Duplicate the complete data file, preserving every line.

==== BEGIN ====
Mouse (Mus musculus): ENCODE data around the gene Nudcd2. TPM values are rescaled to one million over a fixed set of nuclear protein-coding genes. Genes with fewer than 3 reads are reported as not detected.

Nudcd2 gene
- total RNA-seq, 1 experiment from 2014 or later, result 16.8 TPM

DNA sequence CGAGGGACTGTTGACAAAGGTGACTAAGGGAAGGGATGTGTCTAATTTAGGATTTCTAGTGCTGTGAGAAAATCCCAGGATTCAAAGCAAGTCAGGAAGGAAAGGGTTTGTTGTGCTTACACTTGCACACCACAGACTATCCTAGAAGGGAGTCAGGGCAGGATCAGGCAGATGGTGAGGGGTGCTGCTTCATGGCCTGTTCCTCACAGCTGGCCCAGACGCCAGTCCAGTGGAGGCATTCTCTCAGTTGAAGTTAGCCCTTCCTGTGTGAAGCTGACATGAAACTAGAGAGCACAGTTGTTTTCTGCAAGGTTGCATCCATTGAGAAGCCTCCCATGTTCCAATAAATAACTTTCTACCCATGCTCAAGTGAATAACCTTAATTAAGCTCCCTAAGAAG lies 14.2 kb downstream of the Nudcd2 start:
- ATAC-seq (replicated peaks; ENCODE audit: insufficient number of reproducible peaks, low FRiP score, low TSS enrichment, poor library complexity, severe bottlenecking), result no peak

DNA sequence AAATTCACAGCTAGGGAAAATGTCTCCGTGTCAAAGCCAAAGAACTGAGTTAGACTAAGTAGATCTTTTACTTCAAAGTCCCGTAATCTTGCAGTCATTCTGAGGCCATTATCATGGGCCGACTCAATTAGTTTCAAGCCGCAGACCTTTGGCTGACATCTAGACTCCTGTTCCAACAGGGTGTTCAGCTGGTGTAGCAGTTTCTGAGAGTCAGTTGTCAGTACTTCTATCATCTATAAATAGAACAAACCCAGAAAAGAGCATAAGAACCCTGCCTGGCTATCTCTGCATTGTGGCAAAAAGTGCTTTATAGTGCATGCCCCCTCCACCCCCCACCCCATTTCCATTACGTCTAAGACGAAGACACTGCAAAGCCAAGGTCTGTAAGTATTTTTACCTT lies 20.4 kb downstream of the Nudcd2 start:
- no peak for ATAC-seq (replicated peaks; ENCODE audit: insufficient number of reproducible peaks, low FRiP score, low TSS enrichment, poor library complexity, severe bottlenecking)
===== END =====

Mouse (Mus musculus): ENCODE data around the gene Nudcd2. TPM values are rescaled to one million over a fixed set of nuclear protein-coding genes. Genes with fewer than 3 reads are reported as not detected.

Nudcd2 gene
- total RNA-seq, 1 experiment from 2014 or later, result 16.8 TPM

DNA sequence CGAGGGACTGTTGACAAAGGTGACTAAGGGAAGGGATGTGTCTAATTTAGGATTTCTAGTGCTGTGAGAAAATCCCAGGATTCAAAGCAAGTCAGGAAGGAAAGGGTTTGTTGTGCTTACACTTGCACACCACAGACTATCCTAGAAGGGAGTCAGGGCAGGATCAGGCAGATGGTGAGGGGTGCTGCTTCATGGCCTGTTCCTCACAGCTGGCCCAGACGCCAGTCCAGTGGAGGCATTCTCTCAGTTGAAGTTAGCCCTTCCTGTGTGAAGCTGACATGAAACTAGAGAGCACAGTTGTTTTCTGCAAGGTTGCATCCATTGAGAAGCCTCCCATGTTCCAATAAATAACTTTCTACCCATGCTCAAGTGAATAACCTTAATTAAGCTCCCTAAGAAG lies 14.2 kb downstream of the Nudcd2 start:
- ATAC-seq (replicated peaks; ENCODE audit: insufficient number of reproducible peaks, low FRiP score, low TSS enrichment, poor library complexity, severe bottlenecking), result no peak

DNA sequence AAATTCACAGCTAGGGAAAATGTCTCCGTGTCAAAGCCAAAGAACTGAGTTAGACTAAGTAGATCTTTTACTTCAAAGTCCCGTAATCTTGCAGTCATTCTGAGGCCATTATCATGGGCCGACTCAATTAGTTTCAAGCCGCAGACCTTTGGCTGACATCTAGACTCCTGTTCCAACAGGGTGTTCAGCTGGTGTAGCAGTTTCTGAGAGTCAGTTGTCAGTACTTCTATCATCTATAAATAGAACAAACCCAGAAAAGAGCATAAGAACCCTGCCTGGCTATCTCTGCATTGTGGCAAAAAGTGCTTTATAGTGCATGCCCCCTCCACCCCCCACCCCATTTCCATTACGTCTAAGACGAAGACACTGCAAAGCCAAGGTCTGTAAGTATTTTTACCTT lies 20.4 kb downstream of the Nudcd2 start:
- no peak for ATAC-seq (replicated peaks; ENCODE audit: insufficient number of reproducible peaks, low FRiP score, low TSS enrichment, poor library complexity, severe bottlenecking)